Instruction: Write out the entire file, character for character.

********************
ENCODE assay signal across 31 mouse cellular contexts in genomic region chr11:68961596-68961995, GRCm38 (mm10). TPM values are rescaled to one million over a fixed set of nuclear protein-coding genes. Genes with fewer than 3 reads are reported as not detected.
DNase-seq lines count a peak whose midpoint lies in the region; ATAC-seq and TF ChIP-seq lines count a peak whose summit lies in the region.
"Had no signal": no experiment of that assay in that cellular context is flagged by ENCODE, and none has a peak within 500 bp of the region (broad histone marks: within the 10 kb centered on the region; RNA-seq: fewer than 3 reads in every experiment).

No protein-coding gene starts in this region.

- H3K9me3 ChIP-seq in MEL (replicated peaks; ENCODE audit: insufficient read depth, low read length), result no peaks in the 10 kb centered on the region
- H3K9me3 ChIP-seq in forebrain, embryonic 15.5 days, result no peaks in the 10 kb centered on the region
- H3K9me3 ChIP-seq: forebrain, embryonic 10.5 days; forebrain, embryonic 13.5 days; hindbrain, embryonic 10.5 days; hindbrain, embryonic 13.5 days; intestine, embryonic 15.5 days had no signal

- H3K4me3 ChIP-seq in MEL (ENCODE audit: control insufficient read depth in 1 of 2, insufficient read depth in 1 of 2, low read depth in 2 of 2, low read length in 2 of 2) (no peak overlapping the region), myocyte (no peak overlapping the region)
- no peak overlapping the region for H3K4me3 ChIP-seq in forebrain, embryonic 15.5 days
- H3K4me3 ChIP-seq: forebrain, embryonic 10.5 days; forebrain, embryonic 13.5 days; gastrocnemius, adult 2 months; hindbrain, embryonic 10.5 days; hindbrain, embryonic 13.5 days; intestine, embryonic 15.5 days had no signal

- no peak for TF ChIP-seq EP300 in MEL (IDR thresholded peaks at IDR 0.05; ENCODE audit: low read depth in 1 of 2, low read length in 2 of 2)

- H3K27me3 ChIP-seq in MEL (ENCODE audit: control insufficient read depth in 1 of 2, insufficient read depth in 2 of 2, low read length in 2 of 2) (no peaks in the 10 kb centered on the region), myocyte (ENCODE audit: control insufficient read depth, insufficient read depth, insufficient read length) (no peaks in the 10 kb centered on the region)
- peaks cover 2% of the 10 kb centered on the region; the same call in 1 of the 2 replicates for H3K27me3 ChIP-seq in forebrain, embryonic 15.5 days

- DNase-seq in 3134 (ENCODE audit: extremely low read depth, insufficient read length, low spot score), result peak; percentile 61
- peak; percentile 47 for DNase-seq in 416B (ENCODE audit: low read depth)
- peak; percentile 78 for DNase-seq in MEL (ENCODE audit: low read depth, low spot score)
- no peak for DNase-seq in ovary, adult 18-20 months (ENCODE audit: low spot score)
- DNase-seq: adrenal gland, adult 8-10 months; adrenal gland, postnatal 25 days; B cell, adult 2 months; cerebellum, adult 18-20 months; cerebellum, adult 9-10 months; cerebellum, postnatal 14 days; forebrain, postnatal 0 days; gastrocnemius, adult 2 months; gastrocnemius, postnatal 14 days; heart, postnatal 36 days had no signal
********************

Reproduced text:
ENCODE assay signal across 31 mouse cellular contexts in genomic region chr11:68961596-68961995, GRCm38 (mm10). TPM values are rescaled to one million over a fixed set of nuclear protein-coding genes. Genes with fewer than 3 reads are reported as not detected.
DNase-seq lines count a peak whose midpoint lies in the region; ATAC-seq and TF ChIP-seq lines count a peak whose summit lies in the region.
"Had no signal": no experiment of that assay in that cellular context is flagged by ENCODE, and none has a peak within 500 bp of the region (broad histone marks: within the 10 kb centered on the region; RNA-seq: fewer than 3 reads in every experiment).

No protein-coding gene starts in this region.

- H3K9me3 ChIP-seq in MEL (replicated peaks; ENCODE audit: insufficient read depth, low read length), result no peaks in the 10 kb centered on the region
- H3K9me3 ChIP-seq in forebrain, embryonic 15.5 days, result no peaks in the 10 kb centered on the region
- H3K9me3 ChIP-seq: forebrain, embryonic 10.5 days; forebrain, embryonic 13.5 days; hindbrain, embryonic 10.5 days; hindbrain, embryonic 13.5 days; intestine, embryonic 15.5 days had no signal

- H3K4me3 ChIP-seq in MEL (ENCODE audit: control insufficient read depth in 1 of 2, insufficient read depth in 1 of 2, low read depth in 2 of 2, low read length in 2 of 2) (no peak overlapping the region), myocyte (no peak overlapping the region)
- no peak overlapping the region for H3K4me3 ChIP-seq in forebrain, embryonic 15.5 days
- H3K4me3 ChIP-seq: forebrain, embryonic 10.5 days; forebrain, embryonic 13.5 days; gastrocnemius, adult 2 months; hindbrain, embryonic 10.5 days; hindbrain, embryonic 13.5 days; intestine, embryonic 15.5 days had no signal

- no peak for TF ChIP-seq EP300 in MEL (IDR thresholded peaks at IDR 0.05; ENCODE audit: low read depth in 1 of 2, low read length in 2 of 2)

- H3K27me3 ChIP-seq in MEL (ENCODE audit: control insufficient read depth in 1 of 2, insufficient read depth in 2 of 2, low read length in 2 of 2) (no peaks in the 10 kb centered on the region), myocyte (ENCODE audit: control insufficient read depth, insufficient read depth, insufficient read length) (no peaks in the 10 kb centered on the region)
- peaks cover 2% of the 10 kb centered on the region; the same call in 1 of the 2 replicates for H3K27me3 ChIP-seq in forebrain, embryonic 15.5 days

- DNase-seq in 3134 (ENCODE audit: extremely low read depth, insufficient read length, low spot score), result peak; percentile 61
- peak; percentile 47 for DNase-seq in 416B (ENCODE audit: low read depth)
- peak; percentile 78 for DNase-seq in MEL (ENCODE audit: low read depth, low spot score)
- no peak for DNase-seq in ovary, adult 18-20 months (ENCODE audit: low spot score)
- DNase-seq: adrenal gland, adult 8-10 months; adrenal gland, postnatal 25 days; B cell, adult 2 months; cerebellum, adult 18-20 months; cerebellum, adult 9-10 months; cerebellum, postnatal 14 days; forebrain, postnatal 0 days; gastrocnemius, adult 2 months; gastrocnemius, postnatal 14 days; heart, postnatal 36 days had no signal